There are many ways of analyzing a business. Perhaps one of the best ways to do this is by creating a SWOT - that is, Strengths, Weaknesses, Opportunities, and Threats -- analysis. This sheds light on the good and bad points of a business in terms of its strengths and weaknesses, which are mostly internal in nature; as well as opportunities and threats, which are external in nature.
Here is a SWOT analysis of Sony Corporation (NYS: SNE) , which once was the undisputed leader in the consumer electronics space. Let's take a brief look at the results for Sony.
Sony has built a brand. This is highlighted by the fact that the company was tagged in a 2011 survey as Asia's most valued brand.
The company is synonymous with technological excellence and has a rich heritage of technological expertise. Besides creating the Trinitron Color television, VCR, and Walkman, the company helped develop the magnetic recording tape, the compact disc, and the Blu-Ray disc, used today as a medium for high-definition video playback. Its latest innovation, a Crystal LED television, was well received at the Consumer Electronics Show in Las Vegas.
Out of all its products at present, Sony's success with the Playstation is most noteworthy -- it has been successful since inception, and still sees tremendous consumer demand.
A strong foothold in the entertainment industry with Sony Music and Sony Pictures has been beneficial to the company by offsetting losses in its consumer-products division.
The high cost of media production, especially in its television business, has affected the company's pricing strategy. Its television business has lost an equivalent of $6.3 billion for eight years in a row. It's also losing market share to manufacturers, such as LG and Samsung.
While diversifying into too many business segments, the consumer electronics giant has shifted its focus from its core competency -- making great consumer-electronic products. This has resulted in a distortion in Sony's brand. Apple, which is also in the consumer electronics space, has managed to focus on just a few products, build competency, and make them incredibly successful.
The company can take advantage of its movie and music business along with its experience in the gaming space to deliver value-added content to support and integrate its product line. It has talked about doing this with a four-screen strategy, which looks like a good concept.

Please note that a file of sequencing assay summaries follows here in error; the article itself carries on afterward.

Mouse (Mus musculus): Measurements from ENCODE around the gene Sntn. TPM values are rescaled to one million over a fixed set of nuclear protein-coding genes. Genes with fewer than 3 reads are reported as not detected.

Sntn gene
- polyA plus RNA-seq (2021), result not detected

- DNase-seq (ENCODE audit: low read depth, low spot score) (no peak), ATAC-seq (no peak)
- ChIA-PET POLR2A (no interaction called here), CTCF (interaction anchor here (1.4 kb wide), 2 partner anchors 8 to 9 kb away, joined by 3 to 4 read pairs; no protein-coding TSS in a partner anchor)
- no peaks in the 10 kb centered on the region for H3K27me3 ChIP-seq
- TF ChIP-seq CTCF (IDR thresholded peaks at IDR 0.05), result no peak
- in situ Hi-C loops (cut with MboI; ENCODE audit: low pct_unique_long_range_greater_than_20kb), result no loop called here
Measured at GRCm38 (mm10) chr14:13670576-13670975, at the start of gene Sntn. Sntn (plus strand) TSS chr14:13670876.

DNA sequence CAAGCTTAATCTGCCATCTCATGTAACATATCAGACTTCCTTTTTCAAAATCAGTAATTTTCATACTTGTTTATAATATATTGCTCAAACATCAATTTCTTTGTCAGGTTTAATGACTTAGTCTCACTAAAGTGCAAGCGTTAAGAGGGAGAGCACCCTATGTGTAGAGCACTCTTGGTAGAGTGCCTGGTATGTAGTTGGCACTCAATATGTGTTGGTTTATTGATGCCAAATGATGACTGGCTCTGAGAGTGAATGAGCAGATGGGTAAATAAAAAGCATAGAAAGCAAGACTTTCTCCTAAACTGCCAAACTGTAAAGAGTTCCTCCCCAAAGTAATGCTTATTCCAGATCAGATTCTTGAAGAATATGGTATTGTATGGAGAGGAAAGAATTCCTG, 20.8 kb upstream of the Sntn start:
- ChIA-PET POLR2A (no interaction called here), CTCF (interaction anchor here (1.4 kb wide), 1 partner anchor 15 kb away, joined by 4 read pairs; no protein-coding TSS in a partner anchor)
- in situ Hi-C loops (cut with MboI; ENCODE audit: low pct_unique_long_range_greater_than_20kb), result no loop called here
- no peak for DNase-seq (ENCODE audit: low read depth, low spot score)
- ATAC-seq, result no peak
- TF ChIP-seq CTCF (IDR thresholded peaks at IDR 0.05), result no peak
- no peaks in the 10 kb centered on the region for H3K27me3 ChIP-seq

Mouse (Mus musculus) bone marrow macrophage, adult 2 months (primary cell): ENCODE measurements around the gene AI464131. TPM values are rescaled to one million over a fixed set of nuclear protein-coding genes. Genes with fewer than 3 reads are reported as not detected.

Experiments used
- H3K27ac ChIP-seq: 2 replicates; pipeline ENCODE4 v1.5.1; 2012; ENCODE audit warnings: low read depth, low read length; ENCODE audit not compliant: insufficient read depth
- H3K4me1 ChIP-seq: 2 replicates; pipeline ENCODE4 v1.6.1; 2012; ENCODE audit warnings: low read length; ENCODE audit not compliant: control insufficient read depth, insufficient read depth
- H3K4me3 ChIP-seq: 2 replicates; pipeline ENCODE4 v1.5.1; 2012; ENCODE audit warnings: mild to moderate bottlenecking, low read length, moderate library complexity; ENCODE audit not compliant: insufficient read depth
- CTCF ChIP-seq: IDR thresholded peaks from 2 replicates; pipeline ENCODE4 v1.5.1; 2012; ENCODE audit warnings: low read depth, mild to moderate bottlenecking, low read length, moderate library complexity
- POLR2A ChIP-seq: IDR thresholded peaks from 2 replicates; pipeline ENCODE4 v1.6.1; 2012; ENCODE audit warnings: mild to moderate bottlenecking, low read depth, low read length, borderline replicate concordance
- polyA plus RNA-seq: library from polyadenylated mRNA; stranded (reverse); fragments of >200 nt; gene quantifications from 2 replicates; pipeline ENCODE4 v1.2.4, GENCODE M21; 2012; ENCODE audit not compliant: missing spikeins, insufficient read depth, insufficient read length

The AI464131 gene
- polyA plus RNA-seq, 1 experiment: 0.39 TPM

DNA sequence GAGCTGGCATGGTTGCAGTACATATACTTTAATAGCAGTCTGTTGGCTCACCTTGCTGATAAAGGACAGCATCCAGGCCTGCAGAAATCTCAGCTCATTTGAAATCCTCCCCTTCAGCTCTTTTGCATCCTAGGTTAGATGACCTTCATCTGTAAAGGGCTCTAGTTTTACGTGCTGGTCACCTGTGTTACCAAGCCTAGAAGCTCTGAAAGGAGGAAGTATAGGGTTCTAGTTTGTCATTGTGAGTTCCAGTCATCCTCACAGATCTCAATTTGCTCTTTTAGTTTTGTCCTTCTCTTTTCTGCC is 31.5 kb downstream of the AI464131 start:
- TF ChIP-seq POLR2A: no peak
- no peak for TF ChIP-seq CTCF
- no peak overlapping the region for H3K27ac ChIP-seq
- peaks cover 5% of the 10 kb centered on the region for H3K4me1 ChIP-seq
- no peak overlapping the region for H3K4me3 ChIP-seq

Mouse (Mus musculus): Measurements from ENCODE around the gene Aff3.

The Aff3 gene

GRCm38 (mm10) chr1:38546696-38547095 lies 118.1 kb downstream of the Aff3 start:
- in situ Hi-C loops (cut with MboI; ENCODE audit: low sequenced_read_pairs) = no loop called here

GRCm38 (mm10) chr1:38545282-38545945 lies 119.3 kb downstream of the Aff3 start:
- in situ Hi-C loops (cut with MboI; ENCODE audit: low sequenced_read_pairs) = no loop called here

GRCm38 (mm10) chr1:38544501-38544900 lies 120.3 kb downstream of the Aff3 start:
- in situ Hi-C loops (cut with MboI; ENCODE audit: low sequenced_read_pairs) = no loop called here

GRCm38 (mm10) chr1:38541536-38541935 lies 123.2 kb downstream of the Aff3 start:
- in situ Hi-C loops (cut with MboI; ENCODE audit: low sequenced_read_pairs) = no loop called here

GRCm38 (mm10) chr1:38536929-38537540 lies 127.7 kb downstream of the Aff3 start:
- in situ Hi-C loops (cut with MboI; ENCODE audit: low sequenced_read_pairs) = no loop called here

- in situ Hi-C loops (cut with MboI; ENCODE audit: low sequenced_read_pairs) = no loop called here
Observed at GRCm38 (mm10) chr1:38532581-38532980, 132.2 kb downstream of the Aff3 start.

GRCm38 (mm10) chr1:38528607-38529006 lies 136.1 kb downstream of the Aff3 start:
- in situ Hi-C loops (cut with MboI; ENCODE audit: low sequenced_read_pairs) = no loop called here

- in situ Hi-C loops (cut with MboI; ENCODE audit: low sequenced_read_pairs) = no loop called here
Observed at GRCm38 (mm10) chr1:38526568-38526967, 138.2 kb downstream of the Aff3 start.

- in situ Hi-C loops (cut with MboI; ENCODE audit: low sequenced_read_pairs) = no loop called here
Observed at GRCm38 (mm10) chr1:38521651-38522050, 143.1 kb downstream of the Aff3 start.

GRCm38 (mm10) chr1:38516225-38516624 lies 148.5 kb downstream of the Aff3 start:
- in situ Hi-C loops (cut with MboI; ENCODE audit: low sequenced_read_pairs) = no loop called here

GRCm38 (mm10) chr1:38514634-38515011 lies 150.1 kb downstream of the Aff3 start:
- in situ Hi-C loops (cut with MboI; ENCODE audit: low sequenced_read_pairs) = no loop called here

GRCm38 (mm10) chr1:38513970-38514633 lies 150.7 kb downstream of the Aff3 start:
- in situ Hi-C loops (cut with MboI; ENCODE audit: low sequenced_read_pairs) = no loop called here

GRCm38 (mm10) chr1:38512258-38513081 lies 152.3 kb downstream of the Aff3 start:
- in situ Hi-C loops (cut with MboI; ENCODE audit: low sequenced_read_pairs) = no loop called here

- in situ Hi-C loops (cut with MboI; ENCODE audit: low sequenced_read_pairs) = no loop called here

The company lately bought off its entire Sony Ericson joint venture. This should give Sony the opportunity to act independently and innovate in the booming smartphone and tablet market.
The company has the opportunity to enter the healthcare-imaging sector in a significant way through a possible acquisition of a 30% stake in Olympus.
Sony faces price competition from competitors such as Samsung and LG, who are gaining traction with lower-cost products such as televisions and mobile devices.
If rumors are to be believed, Apple can give a tough time to Sony by introducing its own version of the television, Apple TV. Moreover, Apple is seeing a significant appreciation in its brand value compared to Sony on a global basis, according to Interbrand's Rankings.
Sony's online network faces threats from hackers. The company's Playstation network was hacked, resulting in leakage of customer information, such as credit-card data.
The Foolish bottom line
Sony has many positive points to its credit but it seems to have lost its magic charm in the past few years. If the company uses its innate strengths and opportunities judiciously, it should have the potential to revive its past glory.
To stay up to speed with the latest news and analysis on Sony, add it to your Watchlist. It's free and lets you stay on top of the latest news and analysis for your favorite companies.
At the time thisarticle was published Keki Fatakia does not hold shares in any of the companies mentioned in this article. The Motley Fool owns shares of Apple.Motley Fool newsletter serviceshave recommended buying shares of Apple and creating a bull call spread position in Apple. Try any of our Foolish newsletter servicesfree for 30 days. We Fools may not all hold the same opinions, but we all believe thatconsidering a diverse range of insightsmakes us better investors. The Motley Fool has adisclosure policy.
Copyright © 1995 - 2012 The Motley Fool, LLC. All rights reserved. The Motley Fool has a disclosure policy.